You hear the voices that filter through your radio dial, from the station up the street. The spontaneity of radio, its liveness, is a feeling that is hard to capture and keep. Voices coming from Honduras or New York City’s East Harlem can all be caught on these waves, a reverb in your memory. The “Free City Radio” show at CKUT 90.3 FM is now taking radio beyond its common means, expanding our experience of that media into a 36-page felt-cover zine.
On January 22, an intimate crowd gathered in place of the book carts that usually occupy the Concordia Community Solidarity Co-op Bookstore’s storefront in anticipation of the launch of a new project by the “Free City Radio” show. The project, pioneered by show programmer and community activist Stefan Christoff, is the Free City Radio zine – bringing you transcripts of radio interviews, artwork, photography, and reflections from the airwaves in a tangible physical format.
Created in collaboration with the CKUT community radio in Montreal, the zine is independently published without corporate or state funding and will continue to do so once every season. To paraphrase Christoff’s words, it is better to print editions according to the seasons than to a specified date four times a year.
The interviews, all conducted by Christoff and Mostafa Henaway, are presented in the zine with two focuses in mind, one local and one international. Within this issue there are discussions on local gentrification and displacement. On the international level, the zine features discussions on massive political shifts.
“I think of radio as the medium for imagination,” said Christoff in his closing remarks. It is also arguably an imaginative realm for something better.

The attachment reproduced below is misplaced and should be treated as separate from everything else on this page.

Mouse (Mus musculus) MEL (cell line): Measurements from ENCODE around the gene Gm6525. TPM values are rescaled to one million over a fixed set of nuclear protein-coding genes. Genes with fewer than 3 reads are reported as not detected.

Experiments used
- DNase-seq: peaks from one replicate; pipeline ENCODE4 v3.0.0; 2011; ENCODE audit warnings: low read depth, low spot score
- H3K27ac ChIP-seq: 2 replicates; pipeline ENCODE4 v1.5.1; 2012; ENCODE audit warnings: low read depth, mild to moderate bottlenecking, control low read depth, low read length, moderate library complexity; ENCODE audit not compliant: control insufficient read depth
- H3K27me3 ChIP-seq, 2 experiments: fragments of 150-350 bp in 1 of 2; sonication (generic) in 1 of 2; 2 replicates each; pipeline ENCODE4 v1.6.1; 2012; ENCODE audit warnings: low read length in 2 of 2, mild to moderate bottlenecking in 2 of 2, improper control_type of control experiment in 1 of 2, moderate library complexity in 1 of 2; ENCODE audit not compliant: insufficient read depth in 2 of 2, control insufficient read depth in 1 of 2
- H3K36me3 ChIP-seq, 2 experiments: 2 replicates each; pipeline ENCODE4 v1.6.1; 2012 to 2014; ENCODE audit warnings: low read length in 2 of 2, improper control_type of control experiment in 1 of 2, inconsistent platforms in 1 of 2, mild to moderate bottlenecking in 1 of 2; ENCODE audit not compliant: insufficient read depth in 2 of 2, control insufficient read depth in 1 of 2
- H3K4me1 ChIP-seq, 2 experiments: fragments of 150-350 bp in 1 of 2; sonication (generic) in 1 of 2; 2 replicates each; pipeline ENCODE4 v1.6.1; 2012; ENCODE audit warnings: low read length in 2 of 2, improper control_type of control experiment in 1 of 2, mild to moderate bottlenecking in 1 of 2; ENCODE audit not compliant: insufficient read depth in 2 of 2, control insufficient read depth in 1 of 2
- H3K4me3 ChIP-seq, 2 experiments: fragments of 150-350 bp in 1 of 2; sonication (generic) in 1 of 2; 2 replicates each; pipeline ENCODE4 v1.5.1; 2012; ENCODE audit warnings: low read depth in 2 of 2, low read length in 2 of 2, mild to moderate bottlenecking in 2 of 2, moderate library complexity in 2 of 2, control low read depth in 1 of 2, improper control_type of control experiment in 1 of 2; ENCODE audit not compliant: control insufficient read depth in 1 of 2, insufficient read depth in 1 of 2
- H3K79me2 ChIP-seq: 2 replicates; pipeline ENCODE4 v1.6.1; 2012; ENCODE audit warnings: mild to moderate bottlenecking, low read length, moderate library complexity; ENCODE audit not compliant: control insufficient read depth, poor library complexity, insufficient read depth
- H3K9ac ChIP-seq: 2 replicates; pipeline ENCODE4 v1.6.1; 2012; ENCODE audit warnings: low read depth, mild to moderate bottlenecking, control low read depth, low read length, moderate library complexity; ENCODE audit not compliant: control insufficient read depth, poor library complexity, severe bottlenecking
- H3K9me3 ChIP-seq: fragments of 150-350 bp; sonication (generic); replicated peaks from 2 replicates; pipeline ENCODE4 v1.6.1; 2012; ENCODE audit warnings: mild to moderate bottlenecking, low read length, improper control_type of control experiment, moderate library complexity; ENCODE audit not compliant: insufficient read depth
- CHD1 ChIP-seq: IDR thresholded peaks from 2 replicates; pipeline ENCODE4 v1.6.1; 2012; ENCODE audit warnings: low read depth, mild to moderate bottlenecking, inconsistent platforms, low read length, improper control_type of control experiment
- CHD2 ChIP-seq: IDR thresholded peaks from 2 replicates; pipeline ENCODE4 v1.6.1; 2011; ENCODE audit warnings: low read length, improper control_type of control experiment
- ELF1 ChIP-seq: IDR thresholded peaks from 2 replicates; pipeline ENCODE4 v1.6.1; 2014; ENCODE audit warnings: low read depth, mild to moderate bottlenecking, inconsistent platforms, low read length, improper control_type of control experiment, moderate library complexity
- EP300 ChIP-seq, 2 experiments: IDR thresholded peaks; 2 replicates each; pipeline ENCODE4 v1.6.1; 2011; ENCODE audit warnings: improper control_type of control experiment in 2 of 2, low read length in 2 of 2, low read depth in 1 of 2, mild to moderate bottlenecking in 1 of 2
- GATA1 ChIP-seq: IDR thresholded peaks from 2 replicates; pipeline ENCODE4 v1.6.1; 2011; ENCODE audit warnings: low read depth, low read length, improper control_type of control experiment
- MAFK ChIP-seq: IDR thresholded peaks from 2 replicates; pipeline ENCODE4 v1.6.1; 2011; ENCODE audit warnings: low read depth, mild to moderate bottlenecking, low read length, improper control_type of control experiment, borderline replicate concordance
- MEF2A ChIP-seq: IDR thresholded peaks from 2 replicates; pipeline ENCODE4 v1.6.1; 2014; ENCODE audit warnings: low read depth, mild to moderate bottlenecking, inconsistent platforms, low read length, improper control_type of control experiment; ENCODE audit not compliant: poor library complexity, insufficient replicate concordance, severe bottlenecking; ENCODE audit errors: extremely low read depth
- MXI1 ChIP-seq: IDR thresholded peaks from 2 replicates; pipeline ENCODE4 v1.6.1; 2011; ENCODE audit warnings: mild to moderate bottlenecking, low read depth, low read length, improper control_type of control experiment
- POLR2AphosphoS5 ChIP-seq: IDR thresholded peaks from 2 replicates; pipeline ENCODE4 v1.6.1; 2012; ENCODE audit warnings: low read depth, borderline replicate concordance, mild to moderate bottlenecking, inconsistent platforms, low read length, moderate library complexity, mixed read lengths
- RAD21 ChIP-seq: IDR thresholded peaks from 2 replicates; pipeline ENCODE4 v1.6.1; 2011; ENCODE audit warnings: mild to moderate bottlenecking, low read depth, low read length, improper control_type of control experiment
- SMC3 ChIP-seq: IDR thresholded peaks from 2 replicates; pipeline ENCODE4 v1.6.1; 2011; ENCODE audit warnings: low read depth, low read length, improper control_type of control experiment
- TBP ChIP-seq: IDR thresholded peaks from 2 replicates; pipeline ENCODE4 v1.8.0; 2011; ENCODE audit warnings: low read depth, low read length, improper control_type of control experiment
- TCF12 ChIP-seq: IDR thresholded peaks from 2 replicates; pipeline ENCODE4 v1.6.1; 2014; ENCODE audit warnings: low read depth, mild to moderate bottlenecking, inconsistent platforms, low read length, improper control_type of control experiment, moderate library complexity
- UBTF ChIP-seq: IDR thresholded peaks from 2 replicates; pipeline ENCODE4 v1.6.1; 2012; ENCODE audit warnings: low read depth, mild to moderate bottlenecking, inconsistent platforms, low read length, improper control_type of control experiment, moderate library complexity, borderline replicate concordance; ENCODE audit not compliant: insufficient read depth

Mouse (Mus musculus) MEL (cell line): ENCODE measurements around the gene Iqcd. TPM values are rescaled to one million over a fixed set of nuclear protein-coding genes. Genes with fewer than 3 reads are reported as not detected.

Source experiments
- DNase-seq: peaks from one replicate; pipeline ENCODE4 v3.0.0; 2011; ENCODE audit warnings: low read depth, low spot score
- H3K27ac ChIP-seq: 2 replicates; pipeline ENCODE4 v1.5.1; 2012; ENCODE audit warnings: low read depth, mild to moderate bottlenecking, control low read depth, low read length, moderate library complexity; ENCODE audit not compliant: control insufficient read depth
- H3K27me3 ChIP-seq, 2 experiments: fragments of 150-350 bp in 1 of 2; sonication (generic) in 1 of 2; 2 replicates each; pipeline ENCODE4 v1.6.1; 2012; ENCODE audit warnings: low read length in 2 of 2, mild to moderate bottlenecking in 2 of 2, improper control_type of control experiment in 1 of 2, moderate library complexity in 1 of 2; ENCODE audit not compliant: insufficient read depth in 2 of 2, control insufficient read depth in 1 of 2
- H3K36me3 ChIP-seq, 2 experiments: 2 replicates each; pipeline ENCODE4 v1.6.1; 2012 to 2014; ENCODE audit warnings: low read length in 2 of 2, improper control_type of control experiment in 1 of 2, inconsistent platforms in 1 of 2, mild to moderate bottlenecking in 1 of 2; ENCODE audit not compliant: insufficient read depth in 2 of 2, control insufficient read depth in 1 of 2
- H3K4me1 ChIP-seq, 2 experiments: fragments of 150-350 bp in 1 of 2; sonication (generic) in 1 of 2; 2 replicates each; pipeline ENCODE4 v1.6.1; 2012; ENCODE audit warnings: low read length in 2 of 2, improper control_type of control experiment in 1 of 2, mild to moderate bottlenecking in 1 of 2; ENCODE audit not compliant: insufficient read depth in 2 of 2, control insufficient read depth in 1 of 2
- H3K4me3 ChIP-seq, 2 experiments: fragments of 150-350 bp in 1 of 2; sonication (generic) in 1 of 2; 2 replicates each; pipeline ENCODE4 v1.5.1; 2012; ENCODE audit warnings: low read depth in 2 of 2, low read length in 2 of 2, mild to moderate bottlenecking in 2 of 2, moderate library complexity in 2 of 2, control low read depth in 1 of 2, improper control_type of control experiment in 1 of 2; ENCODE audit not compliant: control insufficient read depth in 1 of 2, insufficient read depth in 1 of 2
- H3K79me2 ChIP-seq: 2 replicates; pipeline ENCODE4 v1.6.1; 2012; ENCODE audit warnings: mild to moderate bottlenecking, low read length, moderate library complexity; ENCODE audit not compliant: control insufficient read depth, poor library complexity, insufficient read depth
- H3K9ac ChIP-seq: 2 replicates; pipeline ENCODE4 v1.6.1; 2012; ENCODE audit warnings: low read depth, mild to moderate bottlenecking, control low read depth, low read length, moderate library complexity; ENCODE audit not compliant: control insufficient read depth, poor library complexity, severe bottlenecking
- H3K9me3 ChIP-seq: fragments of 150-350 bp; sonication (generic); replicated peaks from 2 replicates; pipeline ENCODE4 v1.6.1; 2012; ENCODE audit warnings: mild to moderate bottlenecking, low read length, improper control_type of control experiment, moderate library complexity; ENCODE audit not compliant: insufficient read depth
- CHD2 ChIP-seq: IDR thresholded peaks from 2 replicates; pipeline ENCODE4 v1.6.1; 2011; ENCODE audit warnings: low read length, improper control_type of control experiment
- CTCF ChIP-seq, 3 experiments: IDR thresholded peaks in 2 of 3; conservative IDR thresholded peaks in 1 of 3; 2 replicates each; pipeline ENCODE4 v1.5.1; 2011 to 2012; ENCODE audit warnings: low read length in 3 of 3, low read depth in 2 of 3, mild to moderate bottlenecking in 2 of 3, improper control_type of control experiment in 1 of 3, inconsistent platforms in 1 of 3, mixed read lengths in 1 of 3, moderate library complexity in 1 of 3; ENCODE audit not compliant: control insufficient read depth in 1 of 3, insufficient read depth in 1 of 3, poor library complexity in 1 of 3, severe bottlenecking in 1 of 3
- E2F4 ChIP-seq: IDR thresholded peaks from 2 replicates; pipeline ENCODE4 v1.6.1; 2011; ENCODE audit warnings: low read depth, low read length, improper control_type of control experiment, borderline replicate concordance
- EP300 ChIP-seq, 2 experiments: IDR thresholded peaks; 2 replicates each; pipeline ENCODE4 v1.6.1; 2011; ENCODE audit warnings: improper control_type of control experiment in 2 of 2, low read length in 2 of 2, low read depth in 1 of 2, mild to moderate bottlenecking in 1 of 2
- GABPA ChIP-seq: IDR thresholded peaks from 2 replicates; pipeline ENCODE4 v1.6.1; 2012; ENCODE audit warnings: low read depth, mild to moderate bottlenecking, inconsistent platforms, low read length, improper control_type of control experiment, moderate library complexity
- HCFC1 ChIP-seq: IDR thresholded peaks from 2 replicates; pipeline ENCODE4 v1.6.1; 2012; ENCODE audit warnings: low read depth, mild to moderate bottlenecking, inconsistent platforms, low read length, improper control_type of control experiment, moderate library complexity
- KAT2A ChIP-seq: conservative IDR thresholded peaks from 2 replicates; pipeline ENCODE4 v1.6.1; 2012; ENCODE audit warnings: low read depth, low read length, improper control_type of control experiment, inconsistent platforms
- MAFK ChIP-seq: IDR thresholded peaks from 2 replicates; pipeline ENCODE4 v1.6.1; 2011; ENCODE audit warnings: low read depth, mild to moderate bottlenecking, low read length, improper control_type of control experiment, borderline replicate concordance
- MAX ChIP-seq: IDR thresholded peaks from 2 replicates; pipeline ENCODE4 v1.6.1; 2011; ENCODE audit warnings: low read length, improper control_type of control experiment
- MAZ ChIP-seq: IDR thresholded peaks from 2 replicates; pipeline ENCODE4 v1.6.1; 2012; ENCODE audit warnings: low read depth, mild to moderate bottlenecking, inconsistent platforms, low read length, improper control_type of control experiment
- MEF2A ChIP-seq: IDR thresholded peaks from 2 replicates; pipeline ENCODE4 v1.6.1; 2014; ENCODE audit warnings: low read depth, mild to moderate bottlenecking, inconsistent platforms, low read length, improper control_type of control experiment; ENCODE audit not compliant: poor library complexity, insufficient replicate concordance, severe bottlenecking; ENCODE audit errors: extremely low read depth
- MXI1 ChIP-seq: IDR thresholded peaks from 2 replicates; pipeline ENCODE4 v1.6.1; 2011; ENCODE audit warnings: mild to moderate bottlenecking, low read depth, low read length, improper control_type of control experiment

The zine also includes an interview with Juan Haro, an organizer with the Movement for Justice in El Barrio in East Harlem, New York City, who talks about the struggles in Harlem as a project of corporate-driven displacement. Independent filmmaker Jesse Freeston, who was interviewed by Christoff in the winter of 2014, speaks about the ongoing political crisis in Honduras that extends beyond the elections and into the new mediascape post-2009 coup d’état. Alexis Stoumbelis from the Committee in Solidarity with the People of El Salvador (CISPES) speaks of the struggle there for land and social justice, and San Juan, Puerto Rico professor and writer Maritza Stanchich highlights the historical context of the Puerto Rican student movement.
“I can try to do as many interviews as possible – as humanly possible – to document these issues,” said Christoff.
We are brought closer together through our community radio stations, hemispheres closer. Pushing forth both a local and global perspective, the Free City Radio zine is another tactile step in a much larger social movement, bringing a network of social activists and information to you in another format. Listeners become readers. In all this movement, a world of BuzzFeed, notifications, and sound bites, let’s take Christoff’s advice, read this zine, and “slow down for a minute.”
Free City Radio zine is available for a year-long subscription of $20. More information can be found at freecityradio.org.